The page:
Being penetrated, being overtaken by another man, was one of the most exquisite pleasures of Michel’s life. As Sombret began to move, Michel turned his head away, shut his eyes, surrendering to the shame of this new knowledge. Michel had known this about himself for years, had felt the truth of it in dark, private moments, that his body would sing with love of this, that he could be reduced to a receptacle. He bit at his hands to keep from whimpering.
Sombret stilled above him. Michel looked up and Sombret’s face was drawn, thunderous. “No,” he said, sternly. He pulled Michel’s fingers from his mouth, tilted his head so their eyes met. He put his other hand on Michel’s cock, which flexed at the attention. “No,” Sombret said again and did not thrust until Michel nodded.
They rode to completion in this way, Sombret coaxing another orgasm out of Michel, who whined and went limp when Sombret’s thrusts became ragged and desperate just before he came.
Michel awoke to the sweet, musty smell of crushed flowers. It took a moment for his eyes to adjust to the light and he sat painfully, wincing. He was covered with Sombret’s good woolen coat. Michel had not realized at the time that during their lovemaking he had been, singularly during his stay in the Underneath, comfortably warm.
Sombret was by Michel’s feet, dressed, his sleeves rolled to his elbows. He was holding a large red fruit. Dirt clung to it, and there was also dirt beneath the Duke’s nails. He looked over at Michel, taking out a pocket knife and slicing the fruit in half and revealing the seeds inside. “How do you feel?”
Michel thought it over and shrugged, hoping to convey his current lethargy, his desire to postpone any soul-searching this encounter might precipitate. It likely only made him look young or absurd, hair matted to his head, chest covered with petals and semen. The flowers stopped glowing, he observed, when broken from the stem.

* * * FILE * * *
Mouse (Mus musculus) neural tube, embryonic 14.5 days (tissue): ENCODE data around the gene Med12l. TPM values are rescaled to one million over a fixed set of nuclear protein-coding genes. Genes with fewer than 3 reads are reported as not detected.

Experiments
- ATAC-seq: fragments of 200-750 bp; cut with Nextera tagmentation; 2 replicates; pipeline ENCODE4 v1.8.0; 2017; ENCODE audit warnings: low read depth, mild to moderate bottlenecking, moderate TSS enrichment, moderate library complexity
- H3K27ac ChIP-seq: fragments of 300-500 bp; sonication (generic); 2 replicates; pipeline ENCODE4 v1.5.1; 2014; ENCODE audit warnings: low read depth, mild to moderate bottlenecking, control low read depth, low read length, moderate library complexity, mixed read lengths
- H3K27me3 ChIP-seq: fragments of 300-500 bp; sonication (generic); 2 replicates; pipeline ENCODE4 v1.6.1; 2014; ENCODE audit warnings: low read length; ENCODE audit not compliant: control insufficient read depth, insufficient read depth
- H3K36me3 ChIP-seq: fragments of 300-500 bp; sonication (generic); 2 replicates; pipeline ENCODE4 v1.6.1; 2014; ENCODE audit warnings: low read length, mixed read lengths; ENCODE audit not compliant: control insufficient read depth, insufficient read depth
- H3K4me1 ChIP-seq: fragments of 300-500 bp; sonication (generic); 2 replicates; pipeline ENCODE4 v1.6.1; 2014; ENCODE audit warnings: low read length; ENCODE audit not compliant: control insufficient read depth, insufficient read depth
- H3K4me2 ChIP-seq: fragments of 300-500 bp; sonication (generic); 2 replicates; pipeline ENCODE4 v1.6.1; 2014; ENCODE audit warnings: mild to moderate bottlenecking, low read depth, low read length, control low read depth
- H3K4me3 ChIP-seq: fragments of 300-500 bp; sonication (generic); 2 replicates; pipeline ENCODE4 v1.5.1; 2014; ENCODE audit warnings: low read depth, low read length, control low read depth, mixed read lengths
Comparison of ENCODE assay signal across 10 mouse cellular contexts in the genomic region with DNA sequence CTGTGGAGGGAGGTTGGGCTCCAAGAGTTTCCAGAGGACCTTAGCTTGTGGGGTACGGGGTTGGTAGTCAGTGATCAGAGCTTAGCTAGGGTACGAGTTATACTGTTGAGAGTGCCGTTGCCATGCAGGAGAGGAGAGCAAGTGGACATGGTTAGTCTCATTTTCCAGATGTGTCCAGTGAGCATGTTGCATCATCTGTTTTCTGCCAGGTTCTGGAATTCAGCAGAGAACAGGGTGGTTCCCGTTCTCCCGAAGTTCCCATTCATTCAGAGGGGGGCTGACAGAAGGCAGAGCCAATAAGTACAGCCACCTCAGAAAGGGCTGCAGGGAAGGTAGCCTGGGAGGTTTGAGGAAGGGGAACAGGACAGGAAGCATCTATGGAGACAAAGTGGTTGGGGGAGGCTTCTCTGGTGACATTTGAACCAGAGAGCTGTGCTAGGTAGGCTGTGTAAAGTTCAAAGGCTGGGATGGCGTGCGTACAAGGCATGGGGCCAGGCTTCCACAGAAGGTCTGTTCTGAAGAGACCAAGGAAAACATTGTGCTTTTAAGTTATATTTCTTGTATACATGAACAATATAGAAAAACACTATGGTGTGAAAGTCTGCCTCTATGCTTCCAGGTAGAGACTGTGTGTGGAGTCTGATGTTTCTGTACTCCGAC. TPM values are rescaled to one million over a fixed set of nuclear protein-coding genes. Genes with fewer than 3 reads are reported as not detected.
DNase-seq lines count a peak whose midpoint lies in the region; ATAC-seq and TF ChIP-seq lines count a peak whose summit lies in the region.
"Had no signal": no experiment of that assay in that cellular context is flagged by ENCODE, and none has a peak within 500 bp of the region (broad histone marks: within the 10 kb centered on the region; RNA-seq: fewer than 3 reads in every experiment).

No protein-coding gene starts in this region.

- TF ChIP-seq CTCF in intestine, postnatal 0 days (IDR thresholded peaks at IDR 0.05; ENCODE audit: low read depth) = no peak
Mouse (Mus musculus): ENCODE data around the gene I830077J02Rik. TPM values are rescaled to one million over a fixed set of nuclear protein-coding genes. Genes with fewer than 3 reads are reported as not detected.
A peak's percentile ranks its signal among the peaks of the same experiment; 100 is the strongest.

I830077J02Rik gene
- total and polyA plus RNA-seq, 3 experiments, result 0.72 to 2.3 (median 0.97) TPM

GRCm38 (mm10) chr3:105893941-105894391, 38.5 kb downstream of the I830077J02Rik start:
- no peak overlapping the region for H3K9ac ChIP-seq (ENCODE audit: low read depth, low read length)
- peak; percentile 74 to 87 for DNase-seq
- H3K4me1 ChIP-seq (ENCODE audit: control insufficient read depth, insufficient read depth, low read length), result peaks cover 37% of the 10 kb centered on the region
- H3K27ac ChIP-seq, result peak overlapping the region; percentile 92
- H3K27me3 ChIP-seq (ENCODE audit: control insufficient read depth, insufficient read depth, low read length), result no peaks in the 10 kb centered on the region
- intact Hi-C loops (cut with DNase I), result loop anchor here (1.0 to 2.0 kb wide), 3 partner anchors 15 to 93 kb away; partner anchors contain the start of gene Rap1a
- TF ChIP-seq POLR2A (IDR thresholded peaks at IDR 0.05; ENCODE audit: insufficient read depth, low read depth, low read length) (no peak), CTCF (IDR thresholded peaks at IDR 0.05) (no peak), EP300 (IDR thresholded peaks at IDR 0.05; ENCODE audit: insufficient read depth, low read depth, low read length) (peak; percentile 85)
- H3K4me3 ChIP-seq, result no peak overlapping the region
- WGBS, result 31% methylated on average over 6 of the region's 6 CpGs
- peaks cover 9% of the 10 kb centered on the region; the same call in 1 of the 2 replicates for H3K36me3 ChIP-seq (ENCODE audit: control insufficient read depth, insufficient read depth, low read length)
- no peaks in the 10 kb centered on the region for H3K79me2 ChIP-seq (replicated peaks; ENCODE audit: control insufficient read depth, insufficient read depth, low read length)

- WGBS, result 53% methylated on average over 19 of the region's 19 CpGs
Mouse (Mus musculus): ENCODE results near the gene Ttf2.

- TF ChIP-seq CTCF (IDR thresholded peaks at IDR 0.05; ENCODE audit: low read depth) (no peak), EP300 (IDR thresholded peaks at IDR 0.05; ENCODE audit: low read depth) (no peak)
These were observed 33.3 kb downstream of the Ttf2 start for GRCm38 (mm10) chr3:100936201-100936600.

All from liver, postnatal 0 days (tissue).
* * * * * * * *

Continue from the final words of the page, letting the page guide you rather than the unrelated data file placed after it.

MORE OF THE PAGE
Sombret smirked and ate pricked heart off the flat of his knife, staining his mouth red. He handed the fruit to Michel. After a moment’s pause – less hesitation than mental preparation – Michel scooped the seeds in his fingers and ate. The taste was tart but not unpleasant and the juice burst in his mouth.
The days, difficult to count as they were, began to pass with a dreamlike quality. Individual moments would elongate like sap dripping down a tree while hours disappeared in a blink. When the Duke was otherwise engaged, Michel furtively and feverishly worked on Percy, cursing his lack of interest in transmitter technologies at school. When the Duke was not indisposed, Michel was with the Duke.
“You must do very little in the way of actual governing,” Michel observed at some point, lying filthy and satisfied in Sombret’s bed. Sombret was dressing at the food of the bed and Michel nudged him with his toe.
Sombret smoothed back Michel’s hair, kissed him. “I require less sleep than you. I often attend to affairs of state when you are here.”
“Where do you attend to them?” Outside of Sombret, Michel had still yet to see a living person in the castle.
“All in good time,” Sombret said. This was a thing that gave Michel pause, Sombret’s obtuse hints of some defined later date when he would trust him. The thought of what Michel would do or have done to him in order to earn that trust. “Sleep for now.”
“You want me in your bed when you return,” Michel said, playful.
“I want to think of you in my bed when I am away,” Sombret said. “Waiting for me.”
Michel forced himself to lie there for a half hour after Sombret left. Then he fled.
Michel was particularly successful that day. He found one of the more sophisticated automata, ordered it to his room and disassembled its communication system. He had barely enough time to install Percy’s own, much cruder system in its place, as to avoid suspicion, before the allotted three hours he gave himself for these missions expired.
In his more rational moments, Michel told himself that submitting to the Duke’s desires was an attempt to keep him off his guard, unsuspicious. He told himself his actions were as simple as submitting to the Duke’s desires.